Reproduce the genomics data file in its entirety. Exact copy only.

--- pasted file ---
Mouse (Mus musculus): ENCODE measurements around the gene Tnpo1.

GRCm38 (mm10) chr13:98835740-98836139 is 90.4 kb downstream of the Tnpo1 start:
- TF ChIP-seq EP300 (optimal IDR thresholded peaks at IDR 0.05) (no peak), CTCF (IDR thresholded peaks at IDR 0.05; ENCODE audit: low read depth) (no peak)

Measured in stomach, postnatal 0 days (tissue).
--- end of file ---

Mouse (Mus musculus): ENCODE measurements around the gene Tnpo1.

GRCm38 (mm10) chr13:98835740-98836139 is 90.4 kb downstream of the Tnpo1 start:
- TF ChIP-seq EP300 (optimal IDR thresholded peaks at IDR 0.05) (no peak), CTCF (IDR thresholded peaks at IDR 0.05; ENCODE audit: low read depth) (no peak)

Measured in stomach, postnatal 0 days (tissue).